By Frederick Errington and Deborah GewertzFull Article:onlinelibrary.wiley.com/doi/10.1111/amet.12137/full
) Evening Surprise, a 1983 painting by Terry Redlin depicting the peaceful coexistence of farmers and pheasants, displayed in the Redlin Art Center, Watertown, South Dakota, included with permission of Julia Ranum, Executive Director, Redlin Art Center. The Chinese ring-necked pheasant was named South Dakota’s state bird in 1943. Today this “immigrant that made good” remains important to South Dakotans who believe that having their state’s symbol to hunt is both part of the good life and indicative that “culture” and “nature” remain in balance. Given ever-more-intensive monocropping, however, the pheasant is in trouble. With its habitat disappearing and its numbers significantly declining, many worry about a pending “ecological rift.” In an effort to recover pheasant numbers without offending agricultural interests, the state’s governor held a “summit” that produced various “win-win” proposals, among them, ways to make the propagation of nature in the form of pheasant habitat profitable. In this social history of the pheasant in South Dakota, we use historical-materialist and phenomenological perspectives to explore efforts to harmonize culture and nature through pheasant capitalism.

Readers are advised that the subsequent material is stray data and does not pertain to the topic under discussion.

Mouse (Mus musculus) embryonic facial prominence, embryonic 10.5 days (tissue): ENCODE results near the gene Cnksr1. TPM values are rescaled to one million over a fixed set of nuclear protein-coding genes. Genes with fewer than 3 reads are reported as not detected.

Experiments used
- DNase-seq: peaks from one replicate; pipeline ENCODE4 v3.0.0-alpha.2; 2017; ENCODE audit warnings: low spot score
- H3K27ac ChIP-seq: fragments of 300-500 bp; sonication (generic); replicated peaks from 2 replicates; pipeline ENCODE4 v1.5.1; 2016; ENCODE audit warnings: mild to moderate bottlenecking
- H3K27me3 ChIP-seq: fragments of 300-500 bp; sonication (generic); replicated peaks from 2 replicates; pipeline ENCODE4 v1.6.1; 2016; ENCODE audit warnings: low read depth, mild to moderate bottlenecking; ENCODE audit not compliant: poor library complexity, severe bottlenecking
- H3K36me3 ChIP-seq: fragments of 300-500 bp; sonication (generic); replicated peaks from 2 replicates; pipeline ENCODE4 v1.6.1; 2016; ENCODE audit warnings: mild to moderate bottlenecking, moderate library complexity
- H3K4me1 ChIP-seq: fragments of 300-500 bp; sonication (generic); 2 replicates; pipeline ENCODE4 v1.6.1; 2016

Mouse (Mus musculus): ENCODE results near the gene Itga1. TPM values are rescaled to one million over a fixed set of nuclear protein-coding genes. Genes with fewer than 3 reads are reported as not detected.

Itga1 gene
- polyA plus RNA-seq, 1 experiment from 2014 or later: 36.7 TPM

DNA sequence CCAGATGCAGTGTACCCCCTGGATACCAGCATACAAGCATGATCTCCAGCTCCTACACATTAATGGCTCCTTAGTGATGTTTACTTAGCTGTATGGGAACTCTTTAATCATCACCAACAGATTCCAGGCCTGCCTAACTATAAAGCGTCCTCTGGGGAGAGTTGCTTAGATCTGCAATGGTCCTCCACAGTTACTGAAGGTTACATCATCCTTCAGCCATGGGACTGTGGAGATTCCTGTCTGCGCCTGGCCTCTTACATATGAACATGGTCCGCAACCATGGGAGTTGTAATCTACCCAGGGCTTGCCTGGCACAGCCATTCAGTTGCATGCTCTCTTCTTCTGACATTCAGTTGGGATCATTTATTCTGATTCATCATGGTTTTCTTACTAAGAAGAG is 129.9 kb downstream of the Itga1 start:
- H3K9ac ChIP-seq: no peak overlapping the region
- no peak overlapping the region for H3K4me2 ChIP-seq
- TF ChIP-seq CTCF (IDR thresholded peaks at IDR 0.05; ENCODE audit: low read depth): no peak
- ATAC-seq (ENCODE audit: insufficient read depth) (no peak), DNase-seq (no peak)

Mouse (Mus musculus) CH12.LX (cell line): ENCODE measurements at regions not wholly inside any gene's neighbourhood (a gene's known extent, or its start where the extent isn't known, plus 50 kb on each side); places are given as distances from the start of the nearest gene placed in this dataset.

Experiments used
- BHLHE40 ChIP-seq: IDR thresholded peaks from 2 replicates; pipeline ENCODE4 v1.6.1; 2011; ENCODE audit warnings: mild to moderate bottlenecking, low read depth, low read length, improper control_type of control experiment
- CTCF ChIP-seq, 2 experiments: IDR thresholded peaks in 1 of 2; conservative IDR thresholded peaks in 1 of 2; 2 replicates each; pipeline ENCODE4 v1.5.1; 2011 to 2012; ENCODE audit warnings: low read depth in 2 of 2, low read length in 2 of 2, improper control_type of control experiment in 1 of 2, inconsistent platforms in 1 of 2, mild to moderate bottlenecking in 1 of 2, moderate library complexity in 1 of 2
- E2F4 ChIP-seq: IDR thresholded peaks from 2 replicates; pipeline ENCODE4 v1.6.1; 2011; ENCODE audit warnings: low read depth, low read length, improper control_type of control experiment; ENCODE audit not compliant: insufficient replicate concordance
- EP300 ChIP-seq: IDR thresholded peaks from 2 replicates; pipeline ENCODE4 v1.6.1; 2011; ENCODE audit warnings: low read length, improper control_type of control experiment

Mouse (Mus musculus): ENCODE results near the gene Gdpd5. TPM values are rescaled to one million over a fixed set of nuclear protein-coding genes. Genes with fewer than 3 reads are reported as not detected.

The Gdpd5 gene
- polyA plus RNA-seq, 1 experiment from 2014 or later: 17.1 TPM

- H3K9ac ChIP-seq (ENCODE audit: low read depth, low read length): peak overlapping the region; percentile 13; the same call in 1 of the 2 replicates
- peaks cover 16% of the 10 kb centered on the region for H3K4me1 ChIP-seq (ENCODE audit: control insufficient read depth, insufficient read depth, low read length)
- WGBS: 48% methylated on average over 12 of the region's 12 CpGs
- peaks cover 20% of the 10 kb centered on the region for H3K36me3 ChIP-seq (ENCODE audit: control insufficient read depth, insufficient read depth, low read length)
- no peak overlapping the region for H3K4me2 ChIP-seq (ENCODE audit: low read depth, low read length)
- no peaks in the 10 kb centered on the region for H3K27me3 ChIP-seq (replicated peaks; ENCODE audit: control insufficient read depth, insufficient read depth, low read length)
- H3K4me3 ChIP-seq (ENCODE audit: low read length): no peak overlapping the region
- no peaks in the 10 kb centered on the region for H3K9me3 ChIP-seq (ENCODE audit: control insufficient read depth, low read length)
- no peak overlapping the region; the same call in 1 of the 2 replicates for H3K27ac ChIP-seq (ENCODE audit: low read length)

) “Fred among the Pheasants,” a photograph taken by Daniel Schaal on November 6, 2014, of Frederick Errington holding the pheasant he shot while hunting on private land with Schaal and Spencer Vaa near Bridgewater, South Dakota.